Research ArticleANTIBODIES

Conservation and diversity in the ultralong third heavy-chain complementarity-determining region of bovine antibodies

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Science Immunology  14 Jul 2016:
Vol. 1, Issue 1, pp. aaf7962
DOI: 10.1126/sciimmunol.aaf7962

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“Stalk”ing the antigen

Engineers frequently look to nature for inspiration. Antibody engineers are no exception, modeling new therapeutics on molecules found in animals such as camels and cows. Indeed, 10% of bovine antibodies have unusually long heavy-chain CDR3s as part of their antigen-recognition sites. Stanfield et al. have solved crystal structures of three new bovine Fab fragments and analyzed the five known structures to show that their ultralong CDR H3s all adopt similar architectures composed of a knob domain containing a small conserved β-sheet connected by diverse disulfide-bonded loops that is separated from the antibody surface by a long conserved stalk. They propose that varying the length of the stalk and the positions and number of disulfides in the knob may help drive antibody diversity. These structural insights could be leveraged to tailor antibody-based therapeutics.

Abstract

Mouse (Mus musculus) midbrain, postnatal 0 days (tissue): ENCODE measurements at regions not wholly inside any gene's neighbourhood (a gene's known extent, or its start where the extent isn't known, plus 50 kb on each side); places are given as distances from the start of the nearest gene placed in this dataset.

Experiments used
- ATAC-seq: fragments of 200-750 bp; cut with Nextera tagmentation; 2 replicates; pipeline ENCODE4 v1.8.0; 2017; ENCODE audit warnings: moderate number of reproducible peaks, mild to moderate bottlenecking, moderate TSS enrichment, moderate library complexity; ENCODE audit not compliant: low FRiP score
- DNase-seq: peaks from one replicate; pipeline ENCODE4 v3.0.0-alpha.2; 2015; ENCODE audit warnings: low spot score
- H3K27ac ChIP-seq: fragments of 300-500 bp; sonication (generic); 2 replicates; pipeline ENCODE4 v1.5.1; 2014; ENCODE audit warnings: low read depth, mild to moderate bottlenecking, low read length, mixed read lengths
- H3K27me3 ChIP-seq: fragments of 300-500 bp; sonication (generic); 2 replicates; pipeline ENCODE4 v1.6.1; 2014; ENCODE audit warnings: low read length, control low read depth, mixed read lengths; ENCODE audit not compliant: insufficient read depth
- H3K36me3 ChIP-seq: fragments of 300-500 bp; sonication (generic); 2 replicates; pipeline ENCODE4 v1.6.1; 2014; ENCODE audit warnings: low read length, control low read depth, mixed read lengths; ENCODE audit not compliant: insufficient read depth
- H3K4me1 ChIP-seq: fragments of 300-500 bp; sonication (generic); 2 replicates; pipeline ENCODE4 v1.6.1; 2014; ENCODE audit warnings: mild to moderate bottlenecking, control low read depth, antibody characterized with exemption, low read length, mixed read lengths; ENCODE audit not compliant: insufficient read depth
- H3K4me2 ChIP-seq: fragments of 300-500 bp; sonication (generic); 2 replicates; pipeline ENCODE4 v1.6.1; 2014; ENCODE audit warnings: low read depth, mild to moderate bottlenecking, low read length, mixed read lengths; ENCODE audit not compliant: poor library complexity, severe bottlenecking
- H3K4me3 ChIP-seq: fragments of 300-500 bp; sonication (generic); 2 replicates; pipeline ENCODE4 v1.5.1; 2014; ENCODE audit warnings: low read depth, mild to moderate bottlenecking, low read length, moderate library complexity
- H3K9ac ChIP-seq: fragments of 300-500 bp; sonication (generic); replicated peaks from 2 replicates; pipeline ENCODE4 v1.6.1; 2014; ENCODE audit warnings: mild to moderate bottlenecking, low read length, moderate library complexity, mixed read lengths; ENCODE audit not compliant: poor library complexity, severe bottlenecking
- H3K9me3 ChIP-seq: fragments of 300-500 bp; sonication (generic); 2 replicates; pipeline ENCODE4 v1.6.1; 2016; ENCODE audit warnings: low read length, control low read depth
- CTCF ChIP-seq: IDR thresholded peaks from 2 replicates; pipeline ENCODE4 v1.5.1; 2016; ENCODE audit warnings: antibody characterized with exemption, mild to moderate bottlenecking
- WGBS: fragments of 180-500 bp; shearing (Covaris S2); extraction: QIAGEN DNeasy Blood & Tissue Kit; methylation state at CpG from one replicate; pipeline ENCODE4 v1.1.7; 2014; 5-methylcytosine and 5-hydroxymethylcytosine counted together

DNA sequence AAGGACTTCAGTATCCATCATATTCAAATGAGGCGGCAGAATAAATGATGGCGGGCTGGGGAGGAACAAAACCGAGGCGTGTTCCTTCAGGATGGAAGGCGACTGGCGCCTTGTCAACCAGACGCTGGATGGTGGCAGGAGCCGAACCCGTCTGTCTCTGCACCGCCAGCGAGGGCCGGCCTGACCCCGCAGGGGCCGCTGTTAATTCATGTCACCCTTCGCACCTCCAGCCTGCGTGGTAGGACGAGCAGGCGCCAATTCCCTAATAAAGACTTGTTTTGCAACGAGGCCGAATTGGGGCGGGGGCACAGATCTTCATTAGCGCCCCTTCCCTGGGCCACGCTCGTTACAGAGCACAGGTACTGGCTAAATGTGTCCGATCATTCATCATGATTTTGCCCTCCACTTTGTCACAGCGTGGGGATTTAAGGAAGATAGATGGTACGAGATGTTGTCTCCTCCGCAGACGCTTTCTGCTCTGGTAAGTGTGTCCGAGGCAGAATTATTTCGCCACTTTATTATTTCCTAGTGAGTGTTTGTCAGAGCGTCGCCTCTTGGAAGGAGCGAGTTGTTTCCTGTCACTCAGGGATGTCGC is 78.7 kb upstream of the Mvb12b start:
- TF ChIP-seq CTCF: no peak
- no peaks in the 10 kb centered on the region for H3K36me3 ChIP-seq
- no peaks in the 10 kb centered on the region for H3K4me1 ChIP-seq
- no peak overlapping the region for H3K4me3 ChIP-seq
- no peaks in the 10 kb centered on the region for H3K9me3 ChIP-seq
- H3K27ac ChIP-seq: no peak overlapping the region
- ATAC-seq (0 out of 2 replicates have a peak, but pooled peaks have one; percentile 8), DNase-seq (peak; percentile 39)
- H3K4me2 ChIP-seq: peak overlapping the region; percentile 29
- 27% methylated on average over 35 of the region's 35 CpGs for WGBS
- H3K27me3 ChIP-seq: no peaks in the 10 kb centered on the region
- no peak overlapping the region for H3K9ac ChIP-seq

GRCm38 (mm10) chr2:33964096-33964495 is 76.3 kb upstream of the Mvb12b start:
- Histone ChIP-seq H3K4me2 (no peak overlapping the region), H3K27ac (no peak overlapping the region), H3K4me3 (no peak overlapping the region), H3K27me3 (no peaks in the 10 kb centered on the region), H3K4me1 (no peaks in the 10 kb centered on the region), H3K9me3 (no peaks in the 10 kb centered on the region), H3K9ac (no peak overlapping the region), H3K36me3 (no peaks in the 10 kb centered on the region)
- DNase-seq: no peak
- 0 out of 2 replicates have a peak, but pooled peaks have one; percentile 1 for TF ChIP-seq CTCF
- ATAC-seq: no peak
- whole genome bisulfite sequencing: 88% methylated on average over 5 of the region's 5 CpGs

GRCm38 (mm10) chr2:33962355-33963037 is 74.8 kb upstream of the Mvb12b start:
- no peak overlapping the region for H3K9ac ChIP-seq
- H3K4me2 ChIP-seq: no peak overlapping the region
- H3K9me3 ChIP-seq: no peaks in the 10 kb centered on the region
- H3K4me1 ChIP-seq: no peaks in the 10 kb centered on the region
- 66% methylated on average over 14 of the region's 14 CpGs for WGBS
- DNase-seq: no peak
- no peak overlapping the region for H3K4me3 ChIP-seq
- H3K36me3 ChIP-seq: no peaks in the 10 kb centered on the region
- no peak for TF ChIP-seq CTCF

Antibodies provide a broad defense against a vast array of antigens; however, the structural features that contribute to this diverse antigen recognition vary in different vertebrates. In cows, a subset of antibodies have an exceptionally long third heavy-chain complementarity-determining region (CDR H3) that is highly variable in sequence and includes multiple cysteines. These long CDR H3s (up to 69 residues) fold into a long stalk atop which sits a knob domain that is located far from the antibody surface. We have determined crystal structures of three bovine Fabs to decipher the conserved and variable features of ultralong CDR H3s that lead to diversity in antigen recognition. Despite high sequence variability, the stalks adopt a conserved β-ribbon structure, whereas the knob regions share a conserved β sheet that serves as a scaffold for two connecting loops of variable length and conformation, as well as one conserved disulfide. Variation in patterns and connectivity of the remaining disulfides contribute to the structural diversity of the knob. The unusual architecture of these ultralong bovine CDR H3s for generating diversity is unique in adaptive immune systems and may inform efforts in antibody engineering.

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